It was clear the other day as I left a house of unwrapped presents and Christmas lights that the New Year was at the gates waiting to be let in. An Indian summer touch glanced us with torrid winds; the world swirled with dead leaves from the canopy of Ohio Oak trees, floating down around me like parachutes from grey heavens.
Flocking herds of southbound travelers were calling out a heated cadence overhead; maybe a family argument over directions, and the notes seemed to bounce down toward me through the tree tops. The breeze caught in the folds of my breaker, edging, like tiny fingers poking me in the chest, resisting my advance down the greenway toward the park with a strange rhythm that brought my soul to the edges of my breath, and thoughts of recent ice and snow to the bridges of my ears. It was as if God himself had exhaled heartily on our Ohio town to warm it for transitory moments before the calendar put its inevitable foot down returning the necessity of heated rooms, fireplaces, and my Under Armor cold gear.
As I turned the corner, miles into my daily run, taking in the beauty all around me, I thanked God for my commitment and love of running outdoors. I realized this relatively new found discipline had allowed me to do something I would rarely have taken the time to do otherwise with all the noise and busyness of modern life; it had brought me face to face with the processes of God’s nature. I had witnessed firsthand the world’s daily march toward change. From summer to fall, and fall to winter, it had all finally settled into one beautiful scene, this one quiet revelation from the Almighty on my holiday jog: Change is reality in God’s creation.
Let’s face it, we talk about change, but we don’t handle change really well, and when we speak of change it isn’t frequently that we can do it with our whole hearts, without the voices of cynicism falling down around us like the dead leaves on Ohio running trails. The Hebrew writers of the Proverbs certainly studied nature, recognized the immediacy of change, and encouraged it with open arms (see also Bob Dylan’s version of the Proverb).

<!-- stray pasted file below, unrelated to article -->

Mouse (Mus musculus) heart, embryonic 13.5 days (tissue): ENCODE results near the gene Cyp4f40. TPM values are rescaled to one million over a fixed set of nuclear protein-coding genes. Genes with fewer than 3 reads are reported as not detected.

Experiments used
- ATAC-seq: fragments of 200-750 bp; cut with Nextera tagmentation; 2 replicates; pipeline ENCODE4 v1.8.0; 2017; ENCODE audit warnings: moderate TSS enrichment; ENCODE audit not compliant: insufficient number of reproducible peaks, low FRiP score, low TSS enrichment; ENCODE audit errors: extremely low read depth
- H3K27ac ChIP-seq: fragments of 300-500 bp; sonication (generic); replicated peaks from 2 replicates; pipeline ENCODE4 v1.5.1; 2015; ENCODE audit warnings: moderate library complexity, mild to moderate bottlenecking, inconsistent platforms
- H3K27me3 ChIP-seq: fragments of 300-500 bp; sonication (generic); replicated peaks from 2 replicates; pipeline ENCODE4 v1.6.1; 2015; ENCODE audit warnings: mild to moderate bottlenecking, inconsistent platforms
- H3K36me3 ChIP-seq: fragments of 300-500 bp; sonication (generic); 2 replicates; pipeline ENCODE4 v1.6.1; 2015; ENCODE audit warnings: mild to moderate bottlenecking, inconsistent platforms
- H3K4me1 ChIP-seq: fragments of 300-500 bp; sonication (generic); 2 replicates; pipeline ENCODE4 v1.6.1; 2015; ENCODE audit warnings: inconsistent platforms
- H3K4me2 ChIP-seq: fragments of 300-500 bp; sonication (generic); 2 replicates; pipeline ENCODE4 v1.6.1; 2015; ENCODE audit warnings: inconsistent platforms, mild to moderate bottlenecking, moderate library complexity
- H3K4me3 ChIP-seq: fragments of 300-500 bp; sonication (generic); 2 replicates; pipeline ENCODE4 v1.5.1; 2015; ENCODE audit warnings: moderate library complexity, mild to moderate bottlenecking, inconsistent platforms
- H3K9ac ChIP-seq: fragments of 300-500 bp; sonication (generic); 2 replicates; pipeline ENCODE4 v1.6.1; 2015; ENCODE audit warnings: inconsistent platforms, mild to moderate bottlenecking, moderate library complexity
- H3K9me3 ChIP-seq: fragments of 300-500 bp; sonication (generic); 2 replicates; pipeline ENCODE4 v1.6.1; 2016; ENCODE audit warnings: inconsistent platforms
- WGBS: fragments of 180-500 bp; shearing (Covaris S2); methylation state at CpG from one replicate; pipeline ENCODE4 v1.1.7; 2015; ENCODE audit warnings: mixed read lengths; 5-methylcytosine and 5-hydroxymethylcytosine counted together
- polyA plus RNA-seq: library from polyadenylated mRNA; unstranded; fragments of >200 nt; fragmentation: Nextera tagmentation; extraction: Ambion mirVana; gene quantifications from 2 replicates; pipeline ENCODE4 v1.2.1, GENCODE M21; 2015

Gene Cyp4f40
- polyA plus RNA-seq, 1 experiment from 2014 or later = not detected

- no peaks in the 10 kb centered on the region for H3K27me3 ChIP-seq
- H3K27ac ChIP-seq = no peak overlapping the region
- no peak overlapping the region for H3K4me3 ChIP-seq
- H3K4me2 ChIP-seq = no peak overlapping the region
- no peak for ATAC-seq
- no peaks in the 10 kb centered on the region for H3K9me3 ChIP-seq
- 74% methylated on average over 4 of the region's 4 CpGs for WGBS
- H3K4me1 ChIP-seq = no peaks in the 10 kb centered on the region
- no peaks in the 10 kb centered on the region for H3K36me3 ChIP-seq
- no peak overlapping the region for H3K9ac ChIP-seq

But our faith is one built entirely on the promises of change. In fact, it is founded in the idea that change has already been resoundingly delivered. Ironic that the recent Presidential campaign offered us a political idea that should undoubtedly be the most resplendent cornerstone of our own message to the world – the promise of change – something we long to believe in the truest parts of our soul can actually transpire.
It was apparent in the depth of those moments on my jog, that God’s creation is unmistakably articulating the immediacy of change in all of its vibrancy and color. Our Messiah closed the deal on change when He emerged from the tomb. At the risk of sounding too much like Thoreau or the Hebrew mystics, maybe nature’s rhythm is one of God’s clearest messages to His people? Change is the actuality of life with God.
This time of the year offers us the opportunity to embrace change, to allow the death of what needs to pass away in our own lives, allow the dawn of new creation, new creativity, new energy, and new life for our journey. As my own discipline of daily jogging has revealed to me, change is not just a constant of nature but a necessity of faith. The point isn’t just buying a pair of New Balances and hitting the jogging trails (although it is a delightful way to drop those extra pounds), but rather to genuinely embrace the revolution in my heart.
The voices of disparagement and skepticism will say that I can’t quit this or can’t accomplish that, that I will never recover from a transgression or misstep. But when Jesus rose from the dead he guaranteed that transformation would be completed in me, a promise woven so securely into the very DNA of Creation that even nature must model its truth in the grand symphonies of its seasons.
My New Year’s resolution for 2021 will begin with trusting God’s power to change me for the better — no matter the circumstances. I let go of my cynicism under the canvas of painted beauty on my December jog. God’s resolution for lasting change was decided in explicit fashion long ago on a tree… and authentic change will be brought to completion as sure as the winter weather is coming back to me in Ohio.